Home Home So, you want to Plant a Rambutan Seed?

So, you want to Plant a Rambutan Seed?


Today I made one of my many trips to the Dover Produce Junction and found an unusual fruit for sale. The fruit is a tropical plant known as Rambutan. Rambutan trees are native to the Indonesian region of the world. It is now distributed worldwide, thanks to the 13th century traders. The plant is an evergreen tree which grows to approximately 65 feet high as a mature tree, under the proper conditions. There are three types of Rambutan trees, the male which produces flowers but no fruit, the female which produces flowers only and the hermaphroditic which produces female flowers and a small percentage of male flowers.

The fruit itself is round to oval and contains a single seed. The fruit skin is reddish color and covered with fleshy hairs or spines. The flesh is either translucent or white and possess a sweet, slightly acidic flavor very similar to that of grapes. The single seed within the fruit are of a glossy brown color. The seeds can be cooked and eaten, if desired.

The fruit has a very limited self-life and the seed must be removed immediately. The plant is very sensitive to temperatures below 50 degrees, so if you grow one it would need to be kept as a house plant. Now that the introductions and preliminaries are taken care of, let us actually see how to grow these fruits from store bought produce.

As mention above, you must ensure that the fruit you purchase is of high quality and fresh. It cannot be several weeks old or you are prone to failure from the very beginning. After successfully obtaining some fresh fruit, carefully remove the seed found in the center of the fruit. Wash this seed to remove all the pulp from it. If the pulp is not completely removed it will hinder germination.

Plant the seed horizontally with the flat side facing down in a pot with good drainage holes. Fill the pot with a good sand and compost mix. This procedure will assist the plant on growing straight upwards and aid in developing a good root system. I used the same type of mix which I use for growing cactus. Cover the seed slightly with some soil, but don’t plant the seed too deep. Germination will take from one to four weeks. If a fresh seed has not dried out, it may be able to survive for a short period of time in moist sphagnum moss. It will usually take about two years before the tree is ready to be transplanted. At this point the tree should be approximately one foot tall, however, it will still be very fragile.

An alternative method which has seen some manner of success in germinating the seed is to maintain the seed in water making certain to provide fresh water daily. The water used in the germinating process will become somewhat icky so be sure to change it daily. It should germinate in water within a week or so.

When transplant time arrives, it should be placed into a ceramic pot rather than a plastic one or directly into the ground. Use a combination of part sand, part vermiculite, and part peat in the transplant pot. At 6 months of age, the tree should be fertilized and again at one year old. After that fertilize yearly. Keep the soil damp and grow the tree in partial sun.

Now you are knowledgeable in growing the rambutan trees, so why not start some of your own?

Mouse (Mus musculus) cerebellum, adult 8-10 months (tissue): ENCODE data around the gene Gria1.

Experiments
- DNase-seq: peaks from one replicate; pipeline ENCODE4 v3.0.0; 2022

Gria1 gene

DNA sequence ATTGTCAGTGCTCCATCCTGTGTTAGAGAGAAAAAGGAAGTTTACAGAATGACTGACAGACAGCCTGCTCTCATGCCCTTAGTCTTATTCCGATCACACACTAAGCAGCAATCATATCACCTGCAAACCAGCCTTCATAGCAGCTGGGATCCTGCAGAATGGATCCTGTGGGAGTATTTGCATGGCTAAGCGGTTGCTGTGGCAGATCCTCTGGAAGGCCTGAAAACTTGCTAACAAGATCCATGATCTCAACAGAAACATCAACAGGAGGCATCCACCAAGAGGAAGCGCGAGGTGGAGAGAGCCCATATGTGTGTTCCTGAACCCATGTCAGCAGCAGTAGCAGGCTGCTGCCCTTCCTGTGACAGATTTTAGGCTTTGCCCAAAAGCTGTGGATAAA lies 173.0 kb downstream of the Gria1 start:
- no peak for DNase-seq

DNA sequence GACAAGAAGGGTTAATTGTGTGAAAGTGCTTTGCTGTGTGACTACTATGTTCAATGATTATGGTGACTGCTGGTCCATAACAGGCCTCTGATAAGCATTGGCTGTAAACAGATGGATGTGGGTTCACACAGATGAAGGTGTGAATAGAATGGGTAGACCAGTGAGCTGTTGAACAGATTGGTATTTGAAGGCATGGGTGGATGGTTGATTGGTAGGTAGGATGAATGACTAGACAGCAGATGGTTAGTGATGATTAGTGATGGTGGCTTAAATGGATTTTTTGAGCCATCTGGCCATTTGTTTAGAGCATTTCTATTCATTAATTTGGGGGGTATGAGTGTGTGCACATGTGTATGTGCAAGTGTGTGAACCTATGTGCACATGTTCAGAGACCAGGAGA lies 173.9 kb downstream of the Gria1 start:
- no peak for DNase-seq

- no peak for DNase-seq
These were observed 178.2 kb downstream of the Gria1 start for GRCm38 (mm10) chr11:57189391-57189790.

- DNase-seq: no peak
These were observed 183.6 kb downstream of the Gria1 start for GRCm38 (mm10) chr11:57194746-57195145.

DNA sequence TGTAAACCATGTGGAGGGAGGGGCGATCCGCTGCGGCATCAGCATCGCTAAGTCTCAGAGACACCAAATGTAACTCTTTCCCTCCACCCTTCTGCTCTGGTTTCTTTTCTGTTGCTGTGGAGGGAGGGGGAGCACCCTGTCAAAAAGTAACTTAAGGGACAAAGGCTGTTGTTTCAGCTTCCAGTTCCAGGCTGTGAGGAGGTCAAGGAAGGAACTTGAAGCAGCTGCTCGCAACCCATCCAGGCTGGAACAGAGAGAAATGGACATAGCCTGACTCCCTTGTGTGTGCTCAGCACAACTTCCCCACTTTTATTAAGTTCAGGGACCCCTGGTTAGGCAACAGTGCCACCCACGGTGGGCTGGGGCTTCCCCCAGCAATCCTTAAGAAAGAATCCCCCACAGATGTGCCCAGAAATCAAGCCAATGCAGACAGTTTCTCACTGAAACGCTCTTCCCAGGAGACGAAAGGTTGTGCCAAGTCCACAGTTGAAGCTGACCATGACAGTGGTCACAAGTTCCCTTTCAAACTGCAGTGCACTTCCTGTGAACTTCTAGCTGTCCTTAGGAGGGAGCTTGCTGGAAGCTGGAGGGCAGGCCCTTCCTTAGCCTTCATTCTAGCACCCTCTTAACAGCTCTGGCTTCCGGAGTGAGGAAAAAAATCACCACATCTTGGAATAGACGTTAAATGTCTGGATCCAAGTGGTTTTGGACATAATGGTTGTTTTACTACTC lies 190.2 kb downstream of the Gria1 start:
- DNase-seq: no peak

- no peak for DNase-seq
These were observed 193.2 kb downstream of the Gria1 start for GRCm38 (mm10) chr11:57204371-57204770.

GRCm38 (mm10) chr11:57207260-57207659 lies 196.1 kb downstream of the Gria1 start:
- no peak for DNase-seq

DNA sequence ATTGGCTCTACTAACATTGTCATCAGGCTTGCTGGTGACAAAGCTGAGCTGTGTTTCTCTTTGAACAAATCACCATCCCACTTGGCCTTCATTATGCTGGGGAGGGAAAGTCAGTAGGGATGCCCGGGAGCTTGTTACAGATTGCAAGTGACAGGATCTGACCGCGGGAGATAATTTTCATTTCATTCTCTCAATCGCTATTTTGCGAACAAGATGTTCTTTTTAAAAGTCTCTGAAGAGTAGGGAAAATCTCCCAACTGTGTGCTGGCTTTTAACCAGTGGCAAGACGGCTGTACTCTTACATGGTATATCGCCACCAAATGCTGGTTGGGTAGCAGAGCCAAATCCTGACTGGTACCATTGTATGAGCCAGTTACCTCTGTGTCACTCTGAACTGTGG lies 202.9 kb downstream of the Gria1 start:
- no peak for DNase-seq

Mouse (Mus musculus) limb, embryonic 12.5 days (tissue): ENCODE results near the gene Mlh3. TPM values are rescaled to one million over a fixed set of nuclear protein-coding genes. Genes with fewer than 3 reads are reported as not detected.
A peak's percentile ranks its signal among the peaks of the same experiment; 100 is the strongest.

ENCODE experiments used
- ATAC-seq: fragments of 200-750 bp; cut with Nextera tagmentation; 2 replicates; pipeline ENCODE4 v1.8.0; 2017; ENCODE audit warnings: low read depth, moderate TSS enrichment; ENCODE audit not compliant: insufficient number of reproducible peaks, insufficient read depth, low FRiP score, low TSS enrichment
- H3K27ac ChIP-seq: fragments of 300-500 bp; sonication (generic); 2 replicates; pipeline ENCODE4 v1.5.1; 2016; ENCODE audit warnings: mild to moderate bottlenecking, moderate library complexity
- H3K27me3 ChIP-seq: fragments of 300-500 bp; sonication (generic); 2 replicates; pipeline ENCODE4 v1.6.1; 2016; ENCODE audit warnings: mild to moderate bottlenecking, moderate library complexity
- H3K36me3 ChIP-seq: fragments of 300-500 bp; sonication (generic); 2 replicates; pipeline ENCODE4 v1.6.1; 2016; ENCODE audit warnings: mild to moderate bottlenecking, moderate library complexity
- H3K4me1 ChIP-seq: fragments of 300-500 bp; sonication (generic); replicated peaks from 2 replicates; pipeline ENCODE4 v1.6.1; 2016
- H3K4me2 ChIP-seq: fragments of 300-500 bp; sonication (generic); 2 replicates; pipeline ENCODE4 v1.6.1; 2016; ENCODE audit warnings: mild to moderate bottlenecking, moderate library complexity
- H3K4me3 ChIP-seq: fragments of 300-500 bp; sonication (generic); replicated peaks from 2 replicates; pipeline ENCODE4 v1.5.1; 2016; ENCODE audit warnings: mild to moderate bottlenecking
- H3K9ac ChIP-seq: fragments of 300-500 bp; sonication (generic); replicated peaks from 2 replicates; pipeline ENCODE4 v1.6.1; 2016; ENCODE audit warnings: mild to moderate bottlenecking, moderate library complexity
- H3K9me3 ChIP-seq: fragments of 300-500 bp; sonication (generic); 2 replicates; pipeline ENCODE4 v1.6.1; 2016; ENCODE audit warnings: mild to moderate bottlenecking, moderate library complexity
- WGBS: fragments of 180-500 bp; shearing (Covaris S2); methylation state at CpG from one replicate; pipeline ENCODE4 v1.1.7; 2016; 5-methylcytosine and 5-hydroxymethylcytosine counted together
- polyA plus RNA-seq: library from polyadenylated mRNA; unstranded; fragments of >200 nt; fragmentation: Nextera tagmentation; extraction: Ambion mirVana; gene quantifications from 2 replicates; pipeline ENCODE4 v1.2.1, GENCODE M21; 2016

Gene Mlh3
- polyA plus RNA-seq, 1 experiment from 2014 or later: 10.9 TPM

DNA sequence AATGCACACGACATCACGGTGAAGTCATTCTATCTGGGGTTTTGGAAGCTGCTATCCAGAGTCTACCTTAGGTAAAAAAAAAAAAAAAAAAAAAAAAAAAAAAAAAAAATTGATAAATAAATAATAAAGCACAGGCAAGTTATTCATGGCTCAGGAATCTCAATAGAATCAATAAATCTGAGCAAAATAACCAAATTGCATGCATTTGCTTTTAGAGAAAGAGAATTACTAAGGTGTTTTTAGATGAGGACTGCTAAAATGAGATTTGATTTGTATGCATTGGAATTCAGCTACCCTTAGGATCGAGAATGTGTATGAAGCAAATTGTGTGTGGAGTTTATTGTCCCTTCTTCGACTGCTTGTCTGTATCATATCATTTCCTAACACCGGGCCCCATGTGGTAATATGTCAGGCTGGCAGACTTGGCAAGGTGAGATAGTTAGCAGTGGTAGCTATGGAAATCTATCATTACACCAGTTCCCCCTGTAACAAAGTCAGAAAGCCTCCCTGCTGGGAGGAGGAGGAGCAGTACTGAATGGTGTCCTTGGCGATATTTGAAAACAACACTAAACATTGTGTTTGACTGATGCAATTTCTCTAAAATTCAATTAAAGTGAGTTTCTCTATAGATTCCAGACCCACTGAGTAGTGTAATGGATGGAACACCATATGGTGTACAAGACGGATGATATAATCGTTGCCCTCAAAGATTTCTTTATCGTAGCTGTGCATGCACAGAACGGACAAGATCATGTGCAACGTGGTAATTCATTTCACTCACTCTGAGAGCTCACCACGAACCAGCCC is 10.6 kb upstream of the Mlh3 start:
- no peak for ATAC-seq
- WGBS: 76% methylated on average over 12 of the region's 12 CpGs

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My name is Joseph Parish. I am also known as "Word Writer", a freelance writer who specializes in a host of subjects from survival and emergency actions to gardening. Over the years, I have found that many people involved in the subject of survival claim an attraction towards the subject they practice. A few of them have really meant it. Fewer still have put their life into it and shown their true feelings about the subject. I attended the American Public University, specializing in Emergency Management and Terrorism. I have written one book on terrorism entitled “The Mind of a Terrorist”, and it is available on Amazon. I was brought up in southern New Jersey and attended school in the Millville area, graduating from the Millville Senor High school in 1966. By the time I graduated, I was hooked upon entering the United States Air Force. I was determined to enter the military and pursue a field of study in the area of electronics. I initially attended a course in Aircraft Radio Repair at Kessler Air Force Base in Mississippi. Later, I was trained as a Ground Radio Repairman. Little did I realize that this course of training would eventually lead him into the Forward Air Control Career field. I remained in the military for 21 years, at which time I visited many foreign countries as well as just about all 50 states in America. In 1987, I decided that it was time to get out of the military and retire from active duty. It was at this time that I made a quantum career leap; combining my, military electronics training with my love of Aircraft, I became employed by TRW Aerospace in Redondo Beach California. The company was involved in developing and manufacturing various space craft units and satellites for the government. I will readily admit that the company was one of the greatest places I had ever worked, and really hated to leave the company, but I decided to depart the area. I have developed many interesting and cherished friendships while learning survival techniques, particularly those that dealt with earthquakes. Unfortunately, the area was not the best place to bring up children in and upon the conclusion of my contract with TRW, I returned to the east coast. Upon my return to the New Jersey area, I began teaching school for several years. I generally taught Junior High subjects, such as science and math. After getting involved in the teaching of young minds, I was informed that a close relative in Florida was ill and required help. Without hesitation, I headed to the sunshine state to assist. While in Florida I was employed as an RF Amplifier Engineer. Eventually the crisis which had brought me to Florida was over, and I was once again heading back up north, only this time to the state of Delaware. Here I worked as a mainframe computer operator for a major chicken producer until I decided that it was time for me to permanently retire. I decided to take a slightly different route. I was attracted to the topic of survival because of my love for the military and my field of work while I was active duty. When 9-11 took place in America, there was a rise in the popularity of survival preparations which led to both government and private citizens being concerned about survival. These people and agencies had the freedom to select the various topics relating to the subject and the followers began to flock to them because of their knowledge and values. By the end of 2007, various internet websites began cropping up relating to survival. One such website was mine. Being a part-time newspaper reporter in New Jersey years ago, I would create my own form of written articles. My first exposure to "survival" came as an Air Force Forward Air Controller (ROMAD) during my 21 years in the military. I have served as a unit Safety NCO, Emergency Preparedness NCO and other related duties. Some of my safety related articles had been published in the Air Force Safety Manual. Over the years I have taken courses ranging from FEMA sponsor classes to “Aircraft aviation” courses in my efforts to become more informed on survival techniques and procedures. I am a firm believer that you must be ready for any sort of emergency and above all you simply cannot rely upon the government to help you during times of crisis. I am a follower of the philosophy that you should continue to learn as much as you possibly can and believe that when you stop learning you are simply dead. I am currently an active volunteer in the Delaware Medical Reserve Corp, participating in the Delaware Bat Monitoring Program and the Terrapin Rescue. I previously was a Red Cross volunteer working with the Emergency Management Section of the organization. My hobby is gardening and I have my own greenhouse. I love experimenting with the propagation of plants. Many of my articles center around the topic of gardening. I look forward to accepting assignments from potential clients. Feel free to contact me at (302) 404-5976.